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I Thought We Had Such Chemistry

New (and safer) insecticides can thwart crop-destroying pests by sexually frustrating them to death. And taking a cold shower won’t make a bit of difference.

Humanity's crusade to control insects would be funny if it weren't such a serious business. We are hapless Goliaths perennially outmaneuvered by these disease-carrying, crop-destroying, soul-crushing Davids of the animal kingdom. Even when we do manage to execute an impressive assault, the offending mosquitoes or lice or potato beetles eventually return fire by developing resistance to the poison we've attacked them with. While they wait for us to develop even stronger poisons, surely they must chuckle to themselves as all the evidence of negative environmental and health consequences piles up.

The field of synthetic semiochemicals represents a kind of rearguard action in the war. Organisms naturally emit semiochemicals to influence the behavior of other organisms. There are many subsets to this class of substances, but for the purposes of pest control, chemical ecologists deal mostly with pheromones, which carry important messages between individuals within a species.


17 number of pesticide products currently on the U.S. market, in thousands

44 dollar value of the global Market for pesticides, in billions

10 number of firms in control of 90 percent of the global market for pesticides

Statistics: Pesticide Action Network (1), ETC Group (2, 3)

Producing pheromones in a lab makes it possible to alter or interrupt those messages. When synthetic sex pheromones of the tomato pinworm are attached to tomato vines, for example, the male is bewildered to the point of impotence: he doesn't know with whom to mate and he dies a bachelor -- whereupon the pinworm population quickly subsides, and the tomato harvest flourishes.

Unlike conventional insecticides, semiochemicals aren't poisons. Their target populations show no sign of developing resistance, and they harm nothing but their intended victims. "As a tool in integrated pest management, they're vital," says Allard Cossé, an entomologist at the U.S. Department of Agriculture. Semiochemicals, he adds, can help reestablish equilibrium in monoculture environments, where insect pests aren't confronted with the predators that would keep them in check in natural environments.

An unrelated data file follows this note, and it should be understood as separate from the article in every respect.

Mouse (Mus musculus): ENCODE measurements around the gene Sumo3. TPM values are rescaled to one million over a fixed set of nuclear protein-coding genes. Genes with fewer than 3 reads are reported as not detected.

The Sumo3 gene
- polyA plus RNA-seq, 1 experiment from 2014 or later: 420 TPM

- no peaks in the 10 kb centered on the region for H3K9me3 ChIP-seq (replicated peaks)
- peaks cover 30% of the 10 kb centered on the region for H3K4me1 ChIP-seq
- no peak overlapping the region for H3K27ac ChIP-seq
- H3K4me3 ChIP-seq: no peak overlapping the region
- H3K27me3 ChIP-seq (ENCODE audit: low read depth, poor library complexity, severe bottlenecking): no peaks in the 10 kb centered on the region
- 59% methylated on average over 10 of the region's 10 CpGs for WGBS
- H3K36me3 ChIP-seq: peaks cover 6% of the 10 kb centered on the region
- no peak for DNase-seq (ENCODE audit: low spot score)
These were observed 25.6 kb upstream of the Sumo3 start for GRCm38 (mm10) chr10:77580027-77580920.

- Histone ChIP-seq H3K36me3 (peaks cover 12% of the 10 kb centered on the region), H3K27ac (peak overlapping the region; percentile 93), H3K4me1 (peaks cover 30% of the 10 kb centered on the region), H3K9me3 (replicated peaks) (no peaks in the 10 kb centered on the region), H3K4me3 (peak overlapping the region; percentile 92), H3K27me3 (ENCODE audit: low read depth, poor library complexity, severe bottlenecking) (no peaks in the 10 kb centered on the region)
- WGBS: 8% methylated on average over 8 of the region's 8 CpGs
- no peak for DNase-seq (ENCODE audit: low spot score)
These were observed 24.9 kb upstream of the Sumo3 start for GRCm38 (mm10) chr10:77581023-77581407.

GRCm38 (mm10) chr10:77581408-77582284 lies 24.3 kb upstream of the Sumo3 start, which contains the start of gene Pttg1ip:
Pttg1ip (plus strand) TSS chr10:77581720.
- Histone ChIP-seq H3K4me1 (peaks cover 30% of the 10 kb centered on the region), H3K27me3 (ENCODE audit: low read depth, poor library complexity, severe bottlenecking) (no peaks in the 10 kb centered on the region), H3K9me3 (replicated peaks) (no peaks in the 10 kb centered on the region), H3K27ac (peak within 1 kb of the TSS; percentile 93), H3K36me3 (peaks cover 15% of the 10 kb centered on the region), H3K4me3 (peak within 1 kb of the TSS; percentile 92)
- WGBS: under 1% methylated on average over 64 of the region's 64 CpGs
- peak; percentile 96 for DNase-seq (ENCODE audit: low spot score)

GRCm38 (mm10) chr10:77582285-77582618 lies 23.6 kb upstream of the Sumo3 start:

Since they are copies of naturally occurring phenomena, synthetic pheromones can't be patented. Instead, commercial developers funnel R&D into the design of distribution systems, which can. One of these companies, California-based ISCA Technologies, has developed a system it calls Specialized Pheromone and Lure Application Technology, or SPLAT. Pheromones are volatile: if they are not applied to the right surface under the right conditions, their unique properties will quickly deteriorate. SPLAT sidesteps such pitfalls by using a formulation viscous enough to adhere to bark or other plant surfaces, but thin enough to be dispersed via caulking guns, backpack sprayers, even tractors and airplanes. (Most pheromonal lures must be affixed by hand.)

"In many cases," says Agenor Mafra-Neto, a chemical ecologist and CEO of ISCA, "it's possible to achieve season-long control with one application." His formulation is biologically inert, biodegradable, and capable of withstanding heavy rain and sunlight.

ISCA has been conducting SPLAT field trials in Idaho and Wyoming that deploy a hybrid formulation of attractant pheromones and a conventional insecticide. The target is the mountain pine beetle, an arthropod that has devastated pristine pine forests in vast swaths of western North America. Initial trial results are promising: four dollops per tree will deter infestation, Mafra-Neto says.

Meanwhile, even if we're far from enjoying the last laugh in our epic struggle with rapacious insects, let's at least indulge a chuckle over the thought of a pine beetle attempting to mate with a dollop of SPLAT.

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Kim Larsen is a Brooklyn-based freelance writer. Her work has appeared in Discover, the Village Voice, and other publications.